The Bishop of Altoona-Johnstown, His Excellency Most Reverend Joseph V. Adamec, has issued his statement on the older form of Mass and the Motu Proprio in the The Catholic Register.
My emphases and comments.
Altoona-Johnstown Catholic Diocese – Catholic Register 08/05/2007 Bishop’s Message
For The Good Of The Household
Extraordinary Form Of The Mass
The Holy Father has issued an important document in the form of a Motu Proprio (“on his own initiative”) regarding the celebration of the Mass.
Specifically, it gives permission, under certain conditions, for priests to celebrate Mass according to the Missal of Blessed Pope John XXIII.
The Pope is not speaking merely about a language, since there is no question about Latin already being allowed for the celebration of the Mass. [Right!] Rather, it is a blanket permission for priests to be able to celebrate Mass in one of two different ways under certain conditions. [Hmmm... that same phrase twice...]
It is obvious that the Holy Father does not wish that this special permission be divisive in the liturgical life of the Church. He reaffirms the legitimacy of the Second Vatican Council and refers to a twofold use of the one rite for the celebration of Mass. Celebrating Mass in accord with the Missal published by Pope Paul VI following the Second Vatican Council continues to be the ordinary form of celebrating the Eucharist.
On reading the document, one can see that certain clarifications will need to be made before its effective date of September 14. I plan to issue brief guidelines in this regard, based on the reminder by the Holy Father that the bishop continues to be the moderator of the liturgy in his own diocese.
It is clear that any priest of the Latin Rite may celebrate Mass in the extraordinary form when celebrating privately and without a congregation being present. Individual members of the Faithful may join him, however, provided that liturgical laws are observed. It is also clear that it is the pastor who makes the decision as to whether or not the extraordinary form is used for the whole parish. His decision is to be in response to a specific request on the part of the Faithful within the parish of which he is the pastor. [It seems from this statement that the number of people to be considered may not include people not registered in the parish. Right?] It other words, a parish priest does not celebrate a regularly scheduled Mass using the extraordinary form as a result of his own preference. [However, the priest is also a member of the faithful. He is there continuously. He is able to be part of the group desiring the older form of Mass.]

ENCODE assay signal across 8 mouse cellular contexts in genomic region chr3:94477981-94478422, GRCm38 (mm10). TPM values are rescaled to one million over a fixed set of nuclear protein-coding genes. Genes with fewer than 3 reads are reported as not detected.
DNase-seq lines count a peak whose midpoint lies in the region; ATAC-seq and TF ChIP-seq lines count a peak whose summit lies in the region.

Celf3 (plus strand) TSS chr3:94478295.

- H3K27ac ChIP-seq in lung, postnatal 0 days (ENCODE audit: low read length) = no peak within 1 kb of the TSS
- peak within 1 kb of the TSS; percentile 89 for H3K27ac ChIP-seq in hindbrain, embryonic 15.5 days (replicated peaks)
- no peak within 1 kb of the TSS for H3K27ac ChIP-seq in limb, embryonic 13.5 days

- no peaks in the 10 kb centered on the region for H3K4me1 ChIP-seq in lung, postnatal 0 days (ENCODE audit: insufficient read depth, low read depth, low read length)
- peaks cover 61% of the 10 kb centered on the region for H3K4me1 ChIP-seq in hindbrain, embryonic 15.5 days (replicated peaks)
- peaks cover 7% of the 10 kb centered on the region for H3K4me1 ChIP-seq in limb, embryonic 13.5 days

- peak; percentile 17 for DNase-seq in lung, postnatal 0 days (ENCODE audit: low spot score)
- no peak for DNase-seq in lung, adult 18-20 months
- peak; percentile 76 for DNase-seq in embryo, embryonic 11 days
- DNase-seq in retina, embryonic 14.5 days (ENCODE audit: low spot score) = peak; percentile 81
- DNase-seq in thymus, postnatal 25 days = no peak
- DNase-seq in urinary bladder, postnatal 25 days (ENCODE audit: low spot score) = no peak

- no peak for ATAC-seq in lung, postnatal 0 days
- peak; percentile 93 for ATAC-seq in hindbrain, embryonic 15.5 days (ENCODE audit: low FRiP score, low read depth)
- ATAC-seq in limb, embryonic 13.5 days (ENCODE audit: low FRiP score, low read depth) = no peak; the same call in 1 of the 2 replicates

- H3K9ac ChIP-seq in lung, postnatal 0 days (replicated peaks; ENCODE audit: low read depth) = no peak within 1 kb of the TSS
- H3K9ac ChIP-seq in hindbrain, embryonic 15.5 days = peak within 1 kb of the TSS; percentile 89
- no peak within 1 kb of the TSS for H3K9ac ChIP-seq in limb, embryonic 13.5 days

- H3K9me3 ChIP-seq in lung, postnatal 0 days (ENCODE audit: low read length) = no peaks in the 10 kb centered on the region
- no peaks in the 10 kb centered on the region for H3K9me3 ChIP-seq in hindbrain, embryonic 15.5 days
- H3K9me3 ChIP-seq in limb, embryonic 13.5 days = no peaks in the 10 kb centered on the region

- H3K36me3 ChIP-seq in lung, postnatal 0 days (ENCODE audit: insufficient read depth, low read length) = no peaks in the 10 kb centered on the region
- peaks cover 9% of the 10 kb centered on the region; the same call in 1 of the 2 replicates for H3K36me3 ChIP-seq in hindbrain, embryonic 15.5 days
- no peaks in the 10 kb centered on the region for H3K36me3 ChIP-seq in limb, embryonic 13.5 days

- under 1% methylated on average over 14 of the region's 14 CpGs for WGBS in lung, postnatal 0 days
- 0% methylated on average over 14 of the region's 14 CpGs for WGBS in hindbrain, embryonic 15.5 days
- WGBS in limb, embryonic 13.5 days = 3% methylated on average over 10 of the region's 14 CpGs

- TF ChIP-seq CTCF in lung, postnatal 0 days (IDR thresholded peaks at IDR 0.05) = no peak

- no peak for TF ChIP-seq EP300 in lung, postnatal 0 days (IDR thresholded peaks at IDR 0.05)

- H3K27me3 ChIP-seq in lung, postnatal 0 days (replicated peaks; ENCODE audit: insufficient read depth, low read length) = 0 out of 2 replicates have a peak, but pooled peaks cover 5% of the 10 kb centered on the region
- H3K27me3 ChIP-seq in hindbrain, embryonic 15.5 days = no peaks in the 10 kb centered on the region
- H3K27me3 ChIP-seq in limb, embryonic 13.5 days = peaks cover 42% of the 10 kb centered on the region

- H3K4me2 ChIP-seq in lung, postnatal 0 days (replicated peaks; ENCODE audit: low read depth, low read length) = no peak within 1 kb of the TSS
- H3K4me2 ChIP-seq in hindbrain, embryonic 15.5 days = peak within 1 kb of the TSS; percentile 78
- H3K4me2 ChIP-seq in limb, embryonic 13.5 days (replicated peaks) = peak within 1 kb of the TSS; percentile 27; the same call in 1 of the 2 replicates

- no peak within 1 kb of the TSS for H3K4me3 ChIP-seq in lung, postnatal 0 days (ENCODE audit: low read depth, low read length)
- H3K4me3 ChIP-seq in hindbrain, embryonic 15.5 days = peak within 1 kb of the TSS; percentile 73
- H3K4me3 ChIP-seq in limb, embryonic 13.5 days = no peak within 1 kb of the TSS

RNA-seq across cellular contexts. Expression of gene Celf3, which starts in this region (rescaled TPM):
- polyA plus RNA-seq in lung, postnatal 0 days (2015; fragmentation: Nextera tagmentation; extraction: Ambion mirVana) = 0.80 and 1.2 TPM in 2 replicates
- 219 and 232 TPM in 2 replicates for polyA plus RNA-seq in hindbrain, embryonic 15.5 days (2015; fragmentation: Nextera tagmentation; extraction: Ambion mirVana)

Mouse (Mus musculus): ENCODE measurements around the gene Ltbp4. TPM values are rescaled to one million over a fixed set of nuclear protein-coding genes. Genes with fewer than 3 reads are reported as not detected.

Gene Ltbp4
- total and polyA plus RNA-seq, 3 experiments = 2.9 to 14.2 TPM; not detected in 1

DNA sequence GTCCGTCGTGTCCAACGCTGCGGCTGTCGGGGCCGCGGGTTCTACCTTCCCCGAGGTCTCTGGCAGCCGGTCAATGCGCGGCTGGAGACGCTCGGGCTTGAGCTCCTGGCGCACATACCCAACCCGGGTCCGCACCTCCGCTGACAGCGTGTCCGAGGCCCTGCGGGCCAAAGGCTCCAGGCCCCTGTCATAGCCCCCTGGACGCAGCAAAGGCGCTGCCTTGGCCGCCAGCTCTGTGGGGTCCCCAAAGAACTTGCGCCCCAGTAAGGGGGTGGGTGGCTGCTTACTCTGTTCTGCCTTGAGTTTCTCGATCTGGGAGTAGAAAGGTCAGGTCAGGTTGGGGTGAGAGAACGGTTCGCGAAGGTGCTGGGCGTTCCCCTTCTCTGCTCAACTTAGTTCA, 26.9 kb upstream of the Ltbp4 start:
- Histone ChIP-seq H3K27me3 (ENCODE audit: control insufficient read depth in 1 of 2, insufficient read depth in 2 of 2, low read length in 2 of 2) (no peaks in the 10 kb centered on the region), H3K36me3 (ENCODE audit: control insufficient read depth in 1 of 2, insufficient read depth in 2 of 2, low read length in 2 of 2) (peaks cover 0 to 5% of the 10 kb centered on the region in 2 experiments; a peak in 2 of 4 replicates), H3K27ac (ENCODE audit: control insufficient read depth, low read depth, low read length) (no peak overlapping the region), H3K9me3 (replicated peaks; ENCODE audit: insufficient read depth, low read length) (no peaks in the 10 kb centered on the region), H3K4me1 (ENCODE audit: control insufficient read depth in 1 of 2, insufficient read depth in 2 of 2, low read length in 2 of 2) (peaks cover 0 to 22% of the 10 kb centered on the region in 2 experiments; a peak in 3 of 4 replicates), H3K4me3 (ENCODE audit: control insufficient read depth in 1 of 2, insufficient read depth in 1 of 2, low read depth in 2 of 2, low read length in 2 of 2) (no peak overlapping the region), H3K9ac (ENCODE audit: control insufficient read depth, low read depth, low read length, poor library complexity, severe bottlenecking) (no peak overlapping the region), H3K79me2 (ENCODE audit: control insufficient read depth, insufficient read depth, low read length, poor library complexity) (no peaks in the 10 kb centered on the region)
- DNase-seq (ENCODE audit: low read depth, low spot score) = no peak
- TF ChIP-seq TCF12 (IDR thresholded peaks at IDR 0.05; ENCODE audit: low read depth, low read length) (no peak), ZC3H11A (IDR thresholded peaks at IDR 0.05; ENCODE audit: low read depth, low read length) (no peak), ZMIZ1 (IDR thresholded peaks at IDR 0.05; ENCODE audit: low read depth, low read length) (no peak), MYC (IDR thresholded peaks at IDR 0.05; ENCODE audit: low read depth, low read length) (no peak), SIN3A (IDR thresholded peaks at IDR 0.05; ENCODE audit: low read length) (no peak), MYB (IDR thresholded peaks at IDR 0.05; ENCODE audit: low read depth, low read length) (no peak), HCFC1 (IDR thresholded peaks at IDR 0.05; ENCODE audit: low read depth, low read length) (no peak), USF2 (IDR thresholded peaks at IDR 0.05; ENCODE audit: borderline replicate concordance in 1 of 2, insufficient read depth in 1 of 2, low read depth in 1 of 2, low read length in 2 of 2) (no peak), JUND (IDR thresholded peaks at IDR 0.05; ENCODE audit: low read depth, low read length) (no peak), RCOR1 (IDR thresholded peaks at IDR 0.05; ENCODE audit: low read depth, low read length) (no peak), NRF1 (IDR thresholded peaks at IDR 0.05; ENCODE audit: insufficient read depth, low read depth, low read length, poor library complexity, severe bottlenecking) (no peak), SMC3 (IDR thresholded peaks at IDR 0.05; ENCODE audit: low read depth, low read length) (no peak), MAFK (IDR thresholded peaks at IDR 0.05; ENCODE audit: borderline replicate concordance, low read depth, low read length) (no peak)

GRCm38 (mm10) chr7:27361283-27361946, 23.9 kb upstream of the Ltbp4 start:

Less clear is the identification of the group that may make the request for a parish Mass in Latin to be celebrated in accord with the Missal of Blessed Pope John XXIII. The Holy Father speaks of such a group as being one that has had an attachment to the former form of Mass and has consistently existed [I am not sure that this is a good way to render the provision of the Motu Proprio. This sounds as if there has to be a group how, for a long time, has wanted the old Mass. The Latin of the M.P. says that the group merely be there consistently. That does not mean that the group couldn't form itself and identify itself as a group on, say 14 September at midnight. If they were registered parishioners, they would be a consistently present group of people.] in a particular parish. In other words, it is not to be merely a novelty. How large does such a group need to be? The document does not say. Certainly, one or two individuals may not impose [why that word?] a change upon the whole parish.
While Pope Benedict XVI is most generous in his Motu Proprio to the Faithful who continue to be [or who will become attached] attached to the former way of celebrating Mass, he admits that such celebrations will not be widespread. To quote him, “The use of the old Missal presupposes a certain degree of liturgical formation and some knowledge of the Latin language, neither of these is found very often.” Pastors are encouraged to be sympathetic to those of their congregation who request the Mass in the extraordinary form. Nevertheless, they are not obligated to learn another set of liturgical rules for the celebration of Mass. [The Latin suggests something stronger than "encouraged to be sympathetic". I wonder if a priest doesn't have a duty to learn how to celebrate his Rite. Still, a priest is not obligated to celebrate the older rite. However, would that not mean he is not obligated to celebrate the newer?]
Since the Holy Father’s Motu Proprio does not take effect until September 14 of this year, no changes are to be made before that date.
By that time, I plan to have ready some brief guidelines. It is my intention to assist our pastors in reaching out to those who have been [or will become?] consistently attached to the older form of Mass, while maintaining a unity within our diocesan liturgical life.
I see this statement as being very "correct", though it is not welcoming. It is guarded, in its tone. The guidelines will be interesting.